The literature is scarce on hypercalcemia in children and adults with histoplasmosis. Steele et al. [11] described a 10-month-old infant with disseminated histoplasmosis who presented with FTT, vomiting, hepatosplenomegaly, and hypercalcemia. Hypercalcemia in this infant was successfully managed with dietary calcium restriction alone; however, it is not clear whether the timing of antifungal treatment in the course of the fungal infection had prevented worsening hypercalcemia. Surprisingly, the infant had to be maintained on a low calcium diet even at 3-year follow up. This is in contrast to our patient who, though was initially placed on a low calcium and vitamin D formula, did not continue to require it when the underlying cause of the hypercalcemia, the fungal infection, had been controlled. Two adult cases with histoplasmosis related hypercalcemia were initially diagnosed with sarcoidosis based on the presenting clinical and laboratory data. One of the patients was found to have histoplasmosis soon after steroid treatment was begun for presumed sarcoidosis [12]. Hypercalcemia in this case resolved with the treatment of the fungal infection. The patient described by Walker et al. [13], however, presented with prolonged malaise, fever, nausea, vomiting, and weight loss. He was readmitted to the hospital after initiation of steroids, with recurrent fever and died from widespread organ disease and cardiac arrest. A postmortem examination found evidence of disseminated histoplasmosis.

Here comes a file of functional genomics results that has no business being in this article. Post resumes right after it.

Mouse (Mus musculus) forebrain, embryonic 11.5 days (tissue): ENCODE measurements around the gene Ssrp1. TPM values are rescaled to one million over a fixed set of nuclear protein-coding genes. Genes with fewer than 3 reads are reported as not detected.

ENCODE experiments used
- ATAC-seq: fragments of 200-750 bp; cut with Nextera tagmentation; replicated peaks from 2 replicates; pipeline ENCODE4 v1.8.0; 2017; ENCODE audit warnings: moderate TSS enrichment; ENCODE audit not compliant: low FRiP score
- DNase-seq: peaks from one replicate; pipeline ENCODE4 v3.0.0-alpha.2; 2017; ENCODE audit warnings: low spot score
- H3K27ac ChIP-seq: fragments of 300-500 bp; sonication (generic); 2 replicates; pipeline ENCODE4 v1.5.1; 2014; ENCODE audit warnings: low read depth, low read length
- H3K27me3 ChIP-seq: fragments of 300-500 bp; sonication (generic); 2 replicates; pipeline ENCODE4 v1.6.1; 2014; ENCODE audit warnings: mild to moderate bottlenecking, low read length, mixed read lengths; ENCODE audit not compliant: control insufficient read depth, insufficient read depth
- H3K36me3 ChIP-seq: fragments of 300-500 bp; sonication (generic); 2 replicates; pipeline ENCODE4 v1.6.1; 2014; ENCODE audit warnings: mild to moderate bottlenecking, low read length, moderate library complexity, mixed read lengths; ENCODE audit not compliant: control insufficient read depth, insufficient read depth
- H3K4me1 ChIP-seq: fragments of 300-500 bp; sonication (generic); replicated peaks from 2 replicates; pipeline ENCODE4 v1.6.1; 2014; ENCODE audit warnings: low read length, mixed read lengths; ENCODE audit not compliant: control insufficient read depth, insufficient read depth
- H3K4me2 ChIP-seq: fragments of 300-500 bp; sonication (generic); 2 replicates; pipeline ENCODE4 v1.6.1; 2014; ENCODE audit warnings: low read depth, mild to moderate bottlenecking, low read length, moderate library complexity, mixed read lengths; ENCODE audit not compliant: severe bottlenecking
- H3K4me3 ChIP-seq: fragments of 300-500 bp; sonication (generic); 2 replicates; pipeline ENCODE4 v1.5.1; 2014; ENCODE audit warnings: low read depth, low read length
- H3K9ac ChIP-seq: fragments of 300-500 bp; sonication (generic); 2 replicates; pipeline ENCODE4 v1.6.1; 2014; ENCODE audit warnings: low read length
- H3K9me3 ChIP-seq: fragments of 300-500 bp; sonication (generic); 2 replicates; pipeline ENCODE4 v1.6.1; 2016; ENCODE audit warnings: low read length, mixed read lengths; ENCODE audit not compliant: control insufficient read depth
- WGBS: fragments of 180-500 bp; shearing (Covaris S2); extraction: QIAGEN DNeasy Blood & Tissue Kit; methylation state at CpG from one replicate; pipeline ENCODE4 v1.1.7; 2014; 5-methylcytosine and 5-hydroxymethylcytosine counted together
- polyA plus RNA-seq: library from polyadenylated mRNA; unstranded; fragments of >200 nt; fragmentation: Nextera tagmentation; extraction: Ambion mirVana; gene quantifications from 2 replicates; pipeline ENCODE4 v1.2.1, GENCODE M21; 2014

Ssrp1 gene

Our patient was also initially placed on steroid treatment due to presumed sarcoidosis. Although there are no well-established diagnostic criteria for infantile sarcoidosis, the constellation of her signs and symptoms along with laboratory data including elevated angiotensin-converting enzyme activity in the absence of other explanation for hypercalcemia was the reason of this decision. The correct diagnosis was reached when she presented with pancytopenia, a few weeks into prednisone treatment.

4. Conclusion

Hypercalcemia is an uncommon biochemical abnormality in the pediatric age group. Disseminated fungal infections such as histoplasmosis are also uncommon in an otherwise healthy infant, and hypercalcemia is a rare presenting symptom in such patients. However, even in the absence of classic signs of fungal infections, as was the case in our patient, it is important to consider fungal causes in hypercalcemia with granulomas and evidence of hypervitaminosis D.

Steroids are a well-established treatment for hypercalcemia in granulomatous diseases. Although steroids may resolve several of the overlapping symptoms, they can also unmask the fungal infection and have potentially lethal consequences. It is therefore important to exclude infectious granulomatous etiologies prior to initiating steroid therapy for hypercalcemia.


The abstract of this case was presented as a poster at the Annual Meeting of the Endocrine Society, 2019, New Orleans, LA; and abstract was published in the supplemental issue of the Journal of the Endocrine Society (JES).

Conflicts of Interest

The authors declare that they have no conflicts of interest.


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Copyright © 2019 Ambreen Sonawalla et al. This is an open access article distributed under the Creative Commons Attribution License, which permits unrestricted use, distribution, and reproduction in any medium, provided the original work is properly cited.